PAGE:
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luiy's curator insight, February 22, 8:06 AM

Here we outline a number of empirical findings that motivate both our question and the main assumptions behind our model. We then describe the proposed agent-based toy model of meme diffusion and compare its predictions with the empirical data. Finally we show that the social network structure and our finite attention are both key ingredients of the diffusion model, as their removal leads to results inconsistent with the empirical data.

 

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Limited attention


We first explore the competition among memes. In particular, we test the hypothesis that the attention of a user is somewhat independent from the overall diversity of information discussed in a given period. Let us quantify the breadth of attention of a user through Shannon entropy S = −Σi f(i) log f(i) where f(i) is the proportion of tweets generated by the user about meme i. Given a user who has posted n messages, her entropy can be as small as 0, if all of her posts are about the same meme; or as large as log n if she has posted a message about each of n different memes. We can measure the diversity of the information available in the system analogously, defining f(i) as the proportion of tweets about meme i across all users. Note that these entropy-based measures are subject to the limits of our operational definition of a meme; finer or coarser definitions would yield different values.

 

John Caswell's curator insight, March 2, 8:23 AM

Very intetesting! Attention spans!

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Algorithm Distinguishes Memes from Ordinary Information

Algorithm Distinguishes Memes from Ordinary Information | Social Foraging | Scoop.it
Network theorists have developed a way to identify the top memes in science and study how they evolved 

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luiy's curator insight, May 26, 5:04 AM

Memes are the cultural equivalent of genes: units that transfer ideas or practices from one human to another by means of imitation. In recent years, network scientists have become increasingly interested in how memes spread.

This kind of work has led to important insights into the nature of news cycles, into information avalanches on social networks and into the role that networks themselves play in this spreading process.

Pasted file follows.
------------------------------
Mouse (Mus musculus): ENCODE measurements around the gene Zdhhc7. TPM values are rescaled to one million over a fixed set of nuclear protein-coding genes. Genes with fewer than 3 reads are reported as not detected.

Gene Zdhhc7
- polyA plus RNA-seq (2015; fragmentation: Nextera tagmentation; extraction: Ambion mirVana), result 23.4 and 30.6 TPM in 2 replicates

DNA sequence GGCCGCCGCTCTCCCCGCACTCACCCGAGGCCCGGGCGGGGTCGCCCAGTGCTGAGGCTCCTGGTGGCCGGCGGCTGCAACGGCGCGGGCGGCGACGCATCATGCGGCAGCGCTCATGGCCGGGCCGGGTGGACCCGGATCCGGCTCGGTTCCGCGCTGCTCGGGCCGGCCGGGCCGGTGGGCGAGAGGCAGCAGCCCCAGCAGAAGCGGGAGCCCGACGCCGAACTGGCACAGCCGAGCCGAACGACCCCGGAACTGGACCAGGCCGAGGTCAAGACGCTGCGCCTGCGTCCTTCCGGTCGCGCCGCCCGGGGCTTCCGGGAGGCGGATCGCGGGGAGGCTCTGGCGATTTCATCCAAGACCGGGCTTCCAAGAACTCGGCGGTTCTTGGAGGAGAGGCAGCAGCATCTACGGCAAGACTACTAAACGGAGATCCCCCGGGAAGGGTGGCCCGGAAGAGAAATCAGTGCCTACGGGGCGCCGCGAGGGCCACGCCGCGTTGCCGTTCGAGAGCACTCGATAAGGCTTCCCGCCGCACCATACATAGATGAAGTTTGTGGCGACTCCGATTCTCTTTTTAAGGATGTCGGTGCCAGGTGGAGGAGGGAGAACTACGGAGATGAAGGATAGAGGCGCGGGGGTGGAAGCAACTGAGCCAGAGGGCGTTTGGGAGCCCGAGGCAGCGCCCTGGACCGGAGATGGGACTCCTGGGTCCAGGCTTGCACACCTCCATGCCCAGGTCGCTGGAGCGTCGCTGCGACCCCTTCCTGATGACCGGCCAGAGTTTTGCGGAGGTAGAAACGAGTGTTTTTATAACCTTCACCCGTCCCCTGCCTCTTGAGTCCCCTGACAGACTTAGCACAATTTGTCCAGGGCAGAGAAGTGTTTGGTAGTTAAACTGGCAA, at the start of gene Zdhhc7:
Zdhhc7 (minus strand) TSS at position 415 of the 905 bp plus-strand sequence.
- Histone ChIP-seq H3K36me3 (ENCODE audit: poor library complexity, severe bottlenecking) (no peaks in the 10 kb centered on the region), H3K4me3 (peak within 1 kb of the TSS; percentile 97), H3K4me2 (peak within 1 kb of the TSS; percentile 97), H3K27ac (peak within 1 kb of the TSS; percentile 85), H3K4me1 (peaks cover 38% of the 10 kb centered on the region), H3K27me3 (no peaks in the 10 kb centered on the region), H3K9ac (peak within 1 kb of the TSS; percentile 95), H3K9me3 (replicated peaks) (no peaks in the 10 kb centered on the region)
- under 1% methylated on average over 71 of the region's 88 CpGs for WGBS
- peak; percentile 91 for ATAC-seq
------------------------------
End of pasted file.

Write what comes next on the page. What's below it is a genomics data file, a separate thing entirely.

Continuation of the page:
But what exactly makes a meme and distinguishes it from other forms of information is not well understood. Today, Tobias Kuhn at ETH Zurich in Switzerland and a couple of pals say they’ve developed a way to automatically distinguish scientific memes from other forms of information for the first time. And they’ve used this technique to find the most important ideas in physics and how they’ve evolved in the last 100 years.

 

The word ‘meme’ was coined by the evolutionary biologists Richard Dawkins in his 1976 book The Selfish Gene. He argued that ideas, melodies, behaviours and so on, all evolve in the same way as genes, by means of replication and mutation, but using human culture rather than biology as the medium of evolution.

  

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#Predicting Successful #Memes using Network and Community Structure | #SNA #contagion

#Predicting Successful #Memes using Network and Community Structure | #SNA #contagion | Social Foraging | Scoop.it

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luiy's curator insight, March 27, 1:44 PM

We investigate the predictability of successful memes using their early spreading patterns in the underlying social networks. We propose and analyze a comprehensive set of features and develop an accurate model to predict future popularity of a meme given its early spreading patterns. Our paper provides the first comprehensive comparison of existing predictive frameworks. We categorize our features into three groups: influence of early adopters, community concentration, and characteristics of adoption time series. We find that features based on community structure are the most powerful predictors of future success. We also find that early popularity of a meme is not a good predictor of its future popularity, contrary to common belief. Our methods outperform other approaches, particularly in the task of detecting very popular or unpopular memes.

António F Fonseca's curator insight, April 2, 6:01 AM

Another paper about popularity prediction.